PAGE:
THE SACRED ERA by Yoshio Aramaki


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A surreal dystopian tale originally published in the 1970s is the Japanese author's first novel to be translated into English.

In the distant future, humankind has traveled to the furthest reaches of space, while civilization on Earth has regressed to a medievallike religious state. A student known only as K travels to the capital to sit for the Sacred Service Examination, a series of tests that will place him in a job inside the court of the Igitur, the papal government. To his surprise, he’s assigned to the enigmatic Planet Bosch Research Department. No one seems to know much about it, and the mystery only deepens as he begins his seemingly endless research. K starts delving into the secrets of the Igitur and of executed heretic Darko Dachilko, his connection to Planet Bosch, and even his connection to K. The story grows increasingly surreal and dreamlike, culminating in K’s arrival on the verdant Planet Bosch. Unfortunately, the book suffers from an artless translation, leading to tortured sentences such as: “ ‘That’s right,’ K says, his mouth full from the food his hands ply into it.” Worse still, the story highlights some of the worst tendencies of 1970s science fiction. The current convention offers organic worldbuilding which (ideally) unfolds with the story, but in this book, no facet of the fictional world goes unexplained, often through rambling conversations or long, quoted passages from in-universe books. Sex is thrown in randomly for no apparent reason, as when a beggar woman breast-feeds a starving K in an alarmingly erotic fashion. Not even inanimate objects are immune—a rocket is described as being “like a giant phallus ready to violate the heavens.” But Aramaki's treatment of female characters borders on abhorrent. Some are human, while others are clones or androids, but the only purpose any of them serve is to have sex with the male characters. In a particularly distasteful scene, a woman tearfully tells of having been repeatedly raped by multiple men from the age of 13 onward and, while still sobbing, is made to admit that she enjoyed it. By the next scene, she’s dead, and she’s rarely mentioned again.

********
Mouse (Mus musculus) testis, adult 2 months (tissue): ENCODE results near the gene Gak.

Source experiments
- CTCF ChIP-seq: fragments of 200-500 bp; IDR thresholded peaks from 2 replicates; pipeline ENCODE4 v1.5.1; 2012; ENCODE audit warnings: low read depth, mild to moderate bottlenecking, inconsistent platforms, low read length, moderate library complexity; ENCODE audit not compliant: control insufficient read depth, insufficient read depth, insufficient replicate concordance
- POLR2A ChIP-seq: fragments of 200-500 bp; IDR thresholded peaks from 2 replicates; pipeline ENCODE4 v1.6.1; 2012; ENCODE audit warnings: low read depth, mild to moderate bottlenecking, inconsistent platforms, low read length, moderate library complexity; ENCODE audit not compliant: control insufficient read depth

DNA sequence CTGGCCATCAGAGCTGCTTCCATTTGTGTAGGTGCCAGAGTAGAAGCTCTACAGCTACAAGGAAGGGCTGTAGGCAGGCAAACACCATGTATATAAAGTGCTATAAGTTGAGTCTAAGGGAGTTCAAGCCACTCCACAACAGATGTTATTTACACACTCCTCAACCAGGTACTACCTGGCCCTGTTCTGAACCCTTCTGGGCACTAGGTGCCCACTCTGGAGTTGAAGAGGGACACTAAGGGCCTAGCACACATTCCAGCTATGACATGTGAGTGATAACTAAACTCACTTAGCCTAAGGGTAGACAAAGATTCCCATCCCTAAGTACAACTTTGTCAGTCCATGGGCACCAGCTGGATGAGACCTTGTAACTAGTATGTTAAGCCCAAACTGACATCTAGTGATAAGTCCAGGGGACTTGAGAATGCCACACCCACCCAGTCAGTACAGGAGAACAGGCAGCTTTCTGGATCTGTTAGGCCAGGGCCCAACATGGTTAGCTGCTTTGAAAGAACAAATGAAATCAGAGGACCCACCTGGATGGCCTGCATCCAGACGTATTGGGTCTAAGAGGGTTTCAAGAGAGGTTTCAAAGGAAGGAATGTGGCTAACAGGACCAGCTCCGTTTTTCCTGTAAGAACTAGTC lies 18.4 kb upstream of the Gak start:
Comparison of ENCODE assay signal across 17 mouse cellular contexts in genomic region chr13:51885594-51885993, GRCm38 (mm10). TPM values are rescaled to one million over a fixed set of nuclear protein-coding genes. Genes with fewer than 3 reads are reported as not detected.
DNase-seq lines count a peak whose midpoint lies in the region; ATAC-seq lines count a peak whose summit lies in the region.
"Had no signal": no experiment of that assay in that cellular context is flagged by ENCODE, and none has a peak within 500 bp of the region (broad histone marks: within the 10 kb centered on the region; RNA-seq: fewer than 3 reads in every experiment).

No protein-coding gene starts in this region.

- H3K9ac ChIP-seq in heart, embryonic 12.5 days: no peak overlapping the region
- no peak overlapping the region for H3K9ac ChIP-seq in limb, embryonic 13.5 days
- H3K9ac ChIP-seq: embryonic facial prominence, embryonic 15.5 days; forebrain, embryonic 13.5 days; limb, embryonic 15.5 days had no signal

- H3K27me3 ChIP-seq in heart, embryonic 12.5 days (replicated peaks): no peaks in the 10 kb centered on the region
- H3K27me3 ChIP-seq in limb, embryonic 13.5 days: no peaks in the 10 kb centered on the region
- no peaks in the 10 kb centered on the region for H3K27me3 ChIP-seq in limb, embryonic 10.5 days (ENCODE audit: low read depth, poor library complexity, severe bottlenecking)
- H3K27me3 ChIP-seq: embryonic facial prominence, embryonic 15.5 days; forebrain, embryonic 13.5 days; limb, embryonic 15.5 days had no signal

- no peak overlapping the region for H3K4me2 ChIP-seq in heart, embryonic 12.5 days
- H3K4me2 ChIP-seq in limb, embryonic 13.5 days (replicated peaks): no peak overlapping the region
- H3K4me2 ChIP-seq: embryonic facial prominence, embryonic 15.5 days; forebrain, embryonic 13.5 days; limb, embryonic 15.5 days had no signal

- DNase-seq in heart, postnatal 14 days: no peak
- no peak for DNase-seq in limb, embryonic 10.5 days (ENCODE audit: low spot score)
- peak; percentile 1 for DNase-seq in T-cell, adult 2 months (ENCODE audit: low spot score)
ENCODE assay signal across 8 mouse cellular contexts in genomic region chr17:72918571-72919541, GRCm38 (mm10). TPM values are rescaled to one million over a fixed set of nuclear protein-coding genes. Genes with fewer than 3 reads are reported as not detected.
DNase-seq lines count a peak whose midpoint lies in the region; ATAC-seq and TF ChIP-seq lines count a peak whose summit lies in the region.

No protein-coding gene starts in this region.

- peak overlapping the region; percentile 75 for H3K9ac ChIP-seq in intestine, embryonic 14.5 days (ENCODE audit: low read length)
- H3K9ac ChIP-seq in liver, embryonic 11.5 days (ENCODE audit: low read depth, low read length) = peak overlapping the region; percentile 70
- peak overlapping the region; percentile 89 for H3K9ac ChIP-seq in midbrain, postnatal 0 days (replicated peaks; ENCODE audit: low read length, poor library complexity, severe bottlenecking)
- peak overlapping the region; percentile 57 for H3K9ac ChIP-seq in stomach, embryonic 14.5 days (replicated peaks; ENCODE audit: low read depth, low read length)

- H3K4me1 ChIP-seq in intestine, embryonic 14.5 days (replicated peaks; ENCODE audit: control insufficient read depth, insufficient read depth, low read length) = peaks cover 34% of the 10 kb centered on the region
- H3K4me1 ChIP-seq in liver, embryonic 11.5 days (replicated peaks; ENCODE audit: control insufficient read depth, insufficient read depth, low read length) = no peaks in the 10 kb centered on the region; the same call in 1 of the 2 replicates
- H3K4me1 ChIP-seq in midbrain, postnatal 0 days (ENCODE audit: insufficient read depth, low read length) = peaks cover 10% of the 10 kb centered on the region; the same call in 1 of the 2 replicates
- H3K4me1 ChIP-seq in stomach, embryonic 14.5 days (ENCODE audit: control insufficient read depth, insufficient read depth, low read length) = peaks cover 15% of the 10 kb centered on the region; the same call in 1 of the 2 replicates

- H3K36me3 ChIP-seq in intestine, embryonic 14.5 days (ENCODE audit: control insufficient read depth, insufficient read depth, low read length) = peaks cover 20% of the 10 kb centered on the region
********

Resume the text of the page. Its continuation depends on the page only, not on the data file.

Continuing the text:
A badly translated and misogynistic sci-fi relic.

Pub Date: June 13th, 2017
Page count: 240pp
Publisher: Univ. of Minnesota
Review Posted Online:
Kirkus Reviews Issue: May 15th, 2017


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